How to Turn a Campaign Around

Simple. Create a diversion:

Suddenly, macaca, Jewish heritage and racial slurs are yesterday’s news. Look through Virginia’s newspapers, look even at the partisan blogs that relish hitting Sen. George Allen as hard as they can: The feeding frenzy has subsided. The waters seem almost calm again.

The Allen campaign must be, as the senator’s ancestors might have put it, kvelling (Yiddish for bursting with pride.) Without going through the ritual Oprah-style confessional purification, Allen and his strategists have managed to steer attention away from his awful few weeks and back onto far more comfortable turf for the one-term senator who still harbors hopes of becoming president.

We argued this on the right side of the blogosphere how Allen’s two-minute advertisement just before 8:00pm turned the election around as Webb was beset by his remarks on women in the military.

It worked, as announced.

Back to issues, the DSCC is trying desperately to change the subject back to racism, Bush, anything. But Allen has both the money and the persona (and the support of a Republican Virginia) to push home.

All the rounds are fired. Webb has to do it the old fashioned way, and I don’t think he has the grassroots or the momentum to make it happen in four weeks.

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5 Responses to How to Turn a Campaign Around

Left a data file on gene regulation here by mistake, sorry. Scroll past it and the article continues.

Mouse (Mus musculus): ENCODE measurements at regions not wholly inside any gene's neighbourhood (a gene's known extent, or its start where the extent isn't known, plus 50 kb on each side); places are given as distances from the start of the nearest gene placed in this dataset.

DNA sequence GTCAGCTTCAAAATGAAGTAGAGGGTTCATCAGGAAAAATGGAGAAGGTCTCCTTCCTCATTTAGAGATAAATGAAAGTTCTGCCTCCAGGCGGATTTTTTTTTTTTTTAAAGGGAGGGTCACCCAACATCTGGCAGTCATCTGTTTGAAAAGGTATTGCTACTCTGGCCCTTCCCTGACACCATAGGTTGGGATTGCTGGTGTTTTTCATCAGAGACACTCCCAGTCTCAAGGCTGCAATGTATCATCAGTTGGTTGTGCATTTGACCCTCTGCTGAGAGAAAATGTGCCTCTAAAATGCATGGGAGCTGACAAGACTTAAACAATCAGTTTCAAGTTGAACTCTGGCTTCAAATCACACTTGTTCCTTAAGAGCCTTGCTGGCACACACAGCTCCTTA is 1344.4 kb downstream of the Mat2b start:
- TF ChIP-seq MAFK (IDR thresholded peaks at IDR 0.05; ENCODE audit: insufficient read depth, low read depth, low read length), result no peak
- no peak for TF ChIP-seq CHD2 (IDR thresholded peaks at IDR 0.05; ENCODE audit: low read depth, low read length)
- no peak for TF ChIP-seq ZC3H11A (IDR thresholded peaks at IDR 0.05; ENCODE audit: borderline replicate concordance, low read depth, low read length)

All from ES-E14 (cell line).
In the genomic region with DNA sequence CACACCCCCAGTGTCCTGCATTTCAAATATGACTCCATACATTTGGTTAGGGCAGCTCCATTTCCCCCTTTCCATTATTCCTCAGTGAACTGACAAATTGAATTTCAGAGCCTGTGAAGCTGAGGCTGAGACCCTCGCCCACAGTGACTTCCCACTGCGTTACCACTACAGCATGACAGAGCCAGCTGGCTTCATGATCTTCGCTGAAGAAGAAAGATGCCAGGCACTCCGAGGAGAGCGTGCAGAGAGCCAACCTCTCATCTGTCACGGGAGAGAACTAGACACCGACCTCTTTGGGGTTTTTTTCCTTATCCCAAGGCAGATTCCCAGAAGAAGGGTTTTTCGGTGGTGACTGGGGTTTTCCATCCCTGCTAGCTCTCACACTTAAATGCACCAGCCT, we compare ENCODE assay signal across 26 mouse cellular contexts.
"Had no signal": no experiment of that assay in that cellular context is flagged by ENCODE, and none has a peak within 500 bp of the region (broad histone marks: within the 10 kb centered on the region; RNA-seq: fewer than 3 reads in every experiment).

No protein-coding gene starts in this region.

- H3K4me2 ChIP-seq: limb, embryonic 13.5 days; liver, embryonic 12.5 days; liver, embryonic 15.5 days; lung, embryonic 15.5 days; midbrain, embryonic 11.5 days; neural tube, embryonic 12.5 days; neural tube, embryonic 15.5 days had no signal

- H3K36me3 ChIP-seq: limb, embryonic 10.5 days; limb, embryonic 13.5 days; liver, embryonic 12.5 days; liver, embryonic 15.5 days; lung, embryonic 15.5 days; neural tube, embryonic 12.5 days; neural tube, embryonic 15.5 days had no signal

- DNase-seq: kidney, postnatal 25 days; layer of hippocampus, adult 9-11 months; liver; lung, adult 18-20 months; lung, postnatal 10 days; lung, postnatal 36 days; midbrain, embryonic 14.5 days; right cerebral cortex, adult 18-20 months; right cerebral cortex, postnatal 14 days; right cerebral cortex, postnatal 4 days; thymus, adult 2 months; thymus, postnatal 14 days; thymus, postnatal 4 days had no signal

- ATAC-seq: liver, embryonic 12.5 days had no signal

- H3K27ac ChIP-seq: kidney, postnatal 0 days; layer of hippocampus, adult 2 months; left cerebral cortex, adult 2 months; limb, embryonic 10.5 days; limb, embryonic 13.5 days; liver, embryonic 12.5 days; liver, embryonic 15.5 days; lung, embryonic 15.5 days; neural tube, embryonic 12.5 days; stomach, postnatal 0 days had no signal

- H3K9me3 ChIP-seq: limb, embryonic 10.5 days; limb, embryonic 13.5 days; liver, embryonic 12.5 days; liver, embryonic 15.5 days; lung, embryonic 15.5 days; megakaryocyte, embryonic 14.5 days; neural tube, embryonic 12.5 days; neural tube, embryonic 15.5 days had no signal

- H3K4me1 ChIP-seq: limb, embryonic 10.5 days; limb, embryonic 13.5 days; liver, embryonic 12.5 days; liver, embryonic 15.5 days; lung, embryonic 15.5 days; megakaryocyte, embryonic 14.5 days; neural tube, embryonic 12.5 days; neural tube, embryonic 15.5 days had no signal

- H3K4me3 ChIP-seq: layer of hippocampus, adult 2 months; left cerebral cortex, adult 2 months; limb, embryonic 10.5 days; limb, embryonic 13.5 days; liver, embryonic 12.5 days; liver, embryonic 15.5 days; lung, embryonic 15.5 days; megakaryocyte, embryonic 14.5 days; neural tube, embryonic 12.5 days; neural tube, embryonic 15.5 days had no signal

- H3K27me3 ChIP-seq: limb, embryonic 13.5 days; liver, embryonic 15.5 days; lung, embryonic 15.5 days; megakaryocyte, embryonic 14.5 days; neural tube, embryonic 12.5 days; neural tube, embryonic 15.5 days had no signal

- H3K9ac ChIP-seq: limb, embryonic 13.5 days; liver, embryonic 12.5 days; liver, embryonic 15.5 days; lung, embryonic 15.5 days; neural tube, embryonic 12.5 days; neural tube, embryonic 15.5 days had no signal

1. BDM says:

    It would certainly seem that way. With poll numbers showing a strong Allen lead, I think the worst may be over. As long as he doesn’t say anything else before the end of the campaign season, then he should be alright.

  2. Jonathan Mark says:

    “””the senator’s ancestors might have put it, kvelling (Yiddish for bursting with pride.)”””

    Actually, Jews in North Africa never spoke Yiddish. Given the last name, Lambroso, it is likely that the Senator’s ancestors spoke a Jewish dialect of Spanish called Ladino.

    The language still survives, but just barely, to this day in Turkey and other places where Sephardic Jews live.

  3. Peter LaMarca says:

    bdm – “As long as he doesn’t say anything else before the end of the campaign season, then he should be alright.”

    Yes. George should avoid all talking that’s not rigidly scripted.

    Listen, I’ve got exactly TWO people who speak for me in the US Senate. I expect, no demand, that they both are able to speak on their own for five minutes without embarrasing themselves, Virginia, or the United States in general.

  4. James Atticus Bowden says:

    The Senator needs to be able to say ‘Aye’ and ‘Nay’. If he says Aye and Nay at the right times, all is good. Anything else is gravy.

  5. Duke Daddy says:

    “The Senator needs to be able to say ‘Aye’ and ‘Nay’.”

    That reminds me of Strom Thurmond in his final years. That’s about all he could do. They’d wheel him in to vote, tell him to say ‘aye’ or ‘nay’, and he did it.

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